You can see that I, like you, favor Scalia. But do our readers know he authored one of the most celebrated opinions of the "liberal" criminal defense attorneys: Crawford v. Washington? He didn't write the conclusion he desired and "reasoned" a way to get there. He worked through the analysis.

    That's the kind of judges we should have, not ideologists. What you're proposing is called judicial activism. How interesting that you would be promoting activism....

  • john livingston says:

    Best Surpeme Court money can buy!

    • Kat says:

      Isn't it Idaho Freedom Action that's doing all the buying?

    • john livingston says:

      Thanks Al for your kind reply. My references would be The US Constitution The 1st Amemdment---you may recall the right to free speech, INDIVIDUALS to petition government etc., The Federalist Papers #10 would be a start--the violence of faction---read the whole article and substitute "special interst" for faction. and finally the Stanford Law Review on the 1st Ammendment and the Petition Clause. My opinion and I am not an Idaho Supreme Court judge nor did I receive an invitation to The Governor's Cup, that the right to free speech and the right to petition the government are rights reserved to individuals. Over the past 30 years the courts have not agreed with my position. Our Federal Government early on dealt very infrequently with economic issues which lend themselves to the frictions created by the application clandesien leverage, and not until reconstruction and the railroads and the US Grant administration did lobying become a big problem. From the very beginning it has been argued by those who favor my position that lobying is a political process and because of that should be out in the open and when it became more of a behind closed doors activity it marginalized the votes of individaul citizens. Just like in our state when political candidates in individual districts recieve funding from corperations and non-profits that are not doing business in that district, those monies marginalize not only the contributions from within the district, but also the votes. Not only out of state money, but lobyists like IACI/IHA/IMA/CofC/Teachers unions etc. are problematic. In my most humble opinion.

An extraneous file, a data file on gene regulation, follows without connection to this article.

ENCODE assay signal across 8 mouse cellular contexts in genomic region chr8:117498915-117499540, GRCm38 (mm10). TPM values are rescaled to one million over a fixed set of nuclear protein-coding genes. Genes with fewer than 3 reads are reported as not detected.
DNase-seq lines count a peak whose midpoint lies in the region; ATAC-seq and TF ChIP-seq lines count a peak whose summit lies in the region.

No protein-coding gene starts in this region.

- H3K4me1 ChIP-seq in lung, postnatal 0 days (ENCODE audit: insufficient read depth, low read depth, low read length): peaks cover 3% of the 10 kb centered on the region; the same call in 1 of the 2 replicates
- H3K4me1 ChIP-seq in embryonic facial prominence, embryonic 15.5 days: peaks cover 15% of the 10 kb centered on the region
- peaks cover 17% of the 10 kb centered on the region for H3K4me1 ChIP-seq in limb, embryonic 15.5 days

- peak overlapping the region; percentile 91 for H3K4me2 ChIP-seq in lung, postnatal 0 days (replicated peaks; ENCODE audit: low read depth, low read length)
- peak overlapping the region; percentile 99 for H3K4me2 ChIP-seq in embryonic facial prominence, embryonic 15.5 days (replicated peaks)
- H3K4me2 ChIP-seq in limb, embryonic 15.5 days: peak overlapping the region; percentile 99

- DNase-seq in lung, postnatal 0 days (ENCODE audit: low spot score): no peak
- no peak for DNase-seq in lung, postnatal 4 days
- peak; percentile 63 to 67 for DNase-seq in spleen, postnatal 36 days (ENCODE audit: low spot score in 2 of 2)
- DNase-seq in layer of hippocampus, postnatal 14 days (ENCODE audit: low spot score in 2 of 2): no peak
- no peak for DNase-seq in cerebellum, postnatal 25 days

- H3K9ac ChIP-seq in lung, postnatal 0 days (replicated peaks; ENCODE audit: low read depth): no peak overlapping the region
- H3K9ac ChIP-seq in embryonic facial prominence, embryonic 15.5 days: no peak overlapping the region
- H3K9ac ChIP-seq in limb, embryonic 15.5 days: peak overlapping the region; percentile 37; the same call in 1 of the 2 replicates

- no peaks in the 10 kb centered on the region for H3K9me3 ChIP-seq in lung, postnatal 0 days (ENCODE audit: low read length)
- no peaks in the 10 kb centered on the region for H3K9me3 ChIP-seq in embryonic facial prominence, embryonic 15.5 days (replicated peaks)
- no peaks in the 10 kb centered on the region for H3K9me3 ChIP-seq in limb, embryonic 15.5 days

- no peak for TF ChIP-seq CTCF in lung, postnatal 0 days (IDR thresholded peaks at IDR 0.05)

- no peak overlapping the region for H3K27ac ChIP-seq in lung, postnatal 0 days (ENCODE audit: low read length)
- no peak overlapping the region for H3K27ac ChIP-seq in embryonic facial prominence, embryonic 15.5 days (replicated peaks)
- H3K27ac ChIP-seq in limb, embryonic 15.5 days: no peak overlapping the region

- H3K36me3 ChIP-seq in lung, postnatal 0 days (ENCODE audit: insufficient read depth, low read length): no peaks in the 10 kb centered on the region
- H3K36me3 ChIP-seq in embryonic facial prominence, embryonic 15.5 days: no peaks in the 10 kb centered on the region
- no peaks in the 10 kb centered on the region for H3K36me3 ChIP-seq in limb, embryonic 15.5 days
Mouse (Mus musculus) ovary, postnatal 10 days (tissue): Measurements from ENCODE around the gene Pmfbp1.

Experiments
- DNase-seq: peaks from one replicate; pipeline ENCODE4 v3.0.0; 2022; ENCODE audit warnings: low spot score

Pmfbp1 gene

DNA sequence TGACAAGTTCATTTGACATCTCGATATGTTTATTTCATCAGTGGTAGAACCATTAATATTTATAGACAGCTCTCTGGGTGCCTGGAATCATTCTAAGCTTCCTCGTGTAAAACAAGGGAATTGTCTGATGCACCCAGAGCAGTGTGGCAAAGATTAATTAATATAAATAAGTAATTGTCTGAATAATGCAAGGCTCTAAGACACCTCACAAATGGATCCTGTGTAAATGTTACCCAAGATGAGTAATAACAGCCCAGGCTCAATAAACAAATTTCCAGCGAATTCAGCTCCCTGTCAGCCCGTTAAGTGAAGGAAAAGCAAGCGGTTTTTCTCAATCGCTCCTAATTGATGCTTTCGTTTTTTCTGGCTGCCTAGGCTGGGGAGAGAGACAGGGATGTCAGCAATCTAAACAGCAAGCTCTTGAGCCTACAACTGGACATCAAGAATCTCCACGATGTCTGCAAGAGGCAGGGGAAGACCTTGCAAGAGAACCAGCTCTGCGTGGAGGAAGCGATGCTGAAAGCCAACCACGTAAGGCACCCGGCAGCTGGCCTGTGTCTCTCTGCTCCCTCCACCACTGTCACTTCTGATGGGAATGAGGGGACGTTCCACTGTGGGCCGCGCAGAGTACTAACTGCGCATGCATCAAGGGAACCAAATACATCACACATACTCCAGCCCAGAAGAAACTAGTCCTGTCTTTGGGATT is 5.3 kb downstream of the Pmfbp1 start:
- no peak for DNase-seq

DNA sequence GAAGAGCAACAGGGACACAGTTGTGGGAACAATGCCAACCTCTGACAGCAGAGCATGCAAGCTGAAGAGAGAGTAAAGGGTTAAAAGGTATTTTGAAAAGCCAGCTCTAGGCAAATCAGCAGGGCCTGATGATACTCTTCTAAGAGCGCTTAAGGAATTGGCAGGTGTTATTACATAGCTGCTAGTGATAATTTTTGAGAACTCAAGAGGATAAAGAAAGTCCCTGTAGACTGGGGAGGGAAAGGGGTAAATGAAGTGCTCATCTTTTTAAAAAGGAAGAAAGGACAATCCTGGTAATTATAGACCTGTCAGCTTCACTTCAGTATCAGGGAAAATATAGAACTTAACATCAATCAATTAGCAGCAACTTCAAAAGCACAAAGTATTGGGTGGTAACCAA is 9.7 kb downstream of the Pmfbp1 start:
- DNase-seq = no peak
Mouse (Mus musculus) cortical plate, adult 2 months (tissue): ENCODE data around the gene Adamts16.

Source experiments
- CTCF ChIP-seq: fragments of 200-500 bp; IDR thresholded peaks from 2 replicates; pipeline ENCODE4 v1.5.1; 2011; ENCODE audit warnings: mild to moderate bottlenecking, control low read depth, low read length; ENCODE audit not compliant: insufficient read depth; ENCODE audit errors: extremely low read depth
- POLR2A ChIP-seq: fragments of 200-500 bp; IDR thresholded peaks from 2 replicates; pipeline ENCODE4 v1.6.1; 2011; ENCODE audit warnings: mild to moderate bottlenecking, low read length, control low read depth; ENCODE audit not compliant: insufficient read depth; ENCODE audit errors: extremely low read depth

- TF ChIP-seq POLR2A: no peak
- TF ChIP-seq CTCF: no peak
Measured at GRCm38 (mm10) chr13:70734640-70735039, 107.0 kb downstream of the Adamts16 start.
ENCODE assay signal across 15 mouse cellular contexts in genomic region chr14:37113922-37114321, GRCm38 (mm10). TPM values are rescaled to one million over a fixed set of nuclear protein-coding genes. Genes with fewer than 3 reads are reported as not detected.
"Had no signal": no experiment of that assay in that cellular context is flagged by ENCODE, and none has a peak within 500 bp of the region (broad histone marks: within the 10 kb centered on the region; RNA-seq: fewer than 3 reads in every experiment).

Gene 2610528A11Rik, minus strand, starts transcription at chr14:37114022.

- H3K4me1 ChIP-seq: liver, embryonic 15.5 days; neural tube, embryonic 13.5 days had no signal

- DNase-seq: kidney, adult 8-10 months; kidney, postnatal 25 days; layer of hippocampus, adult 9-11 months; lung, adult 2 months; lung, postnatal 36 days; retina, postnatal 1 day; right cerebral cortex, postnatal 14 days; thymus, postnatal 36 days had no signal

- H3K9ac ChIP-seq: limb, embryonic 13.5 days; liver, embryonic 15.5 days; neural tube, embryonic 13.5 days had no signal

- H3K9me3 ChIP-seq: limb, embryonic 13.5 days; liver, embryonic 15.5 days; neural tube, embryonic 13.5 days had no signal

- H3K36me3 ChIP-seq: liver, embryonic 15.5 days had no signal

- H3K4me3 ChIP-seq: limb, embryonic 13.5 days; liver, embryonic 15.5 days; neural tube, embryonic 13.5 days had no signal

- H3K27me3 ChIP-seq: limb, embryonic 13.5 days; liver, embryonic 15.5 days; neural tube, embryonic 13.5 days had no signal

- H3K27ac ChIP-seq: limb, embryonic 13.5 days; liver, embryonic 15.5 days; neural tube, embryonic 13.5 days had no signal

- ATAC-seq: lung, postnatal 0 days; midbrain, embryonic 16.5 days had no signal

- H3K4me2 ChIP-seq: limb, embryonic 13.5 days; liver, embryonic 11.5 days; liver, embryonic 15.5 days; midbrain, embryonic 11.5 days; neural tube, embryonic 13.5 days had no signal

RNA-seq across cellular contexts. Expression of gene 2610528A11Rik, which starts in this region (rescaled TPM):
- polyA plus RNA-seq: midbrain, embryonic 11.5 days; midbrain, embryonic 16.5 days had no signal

• Al says:

        Thanks again Dr. Livingston. I have presented to you my opinions with my documentation of evidence of lobbying activities in the 18th century. I have nothing more to add and I rest my case. If you can in any way refute my premise that lobbying occurred in the late 18th century, as presented in the literature provide to you, I will re-engage. You describe current lobbying but no sources to refute my position. Nothing new. I'll let you find it. So far I have provided all the research for our discussion. Get to work Warmest regards.

        (your response to me regarding masks, edited as appropriate in this discussion)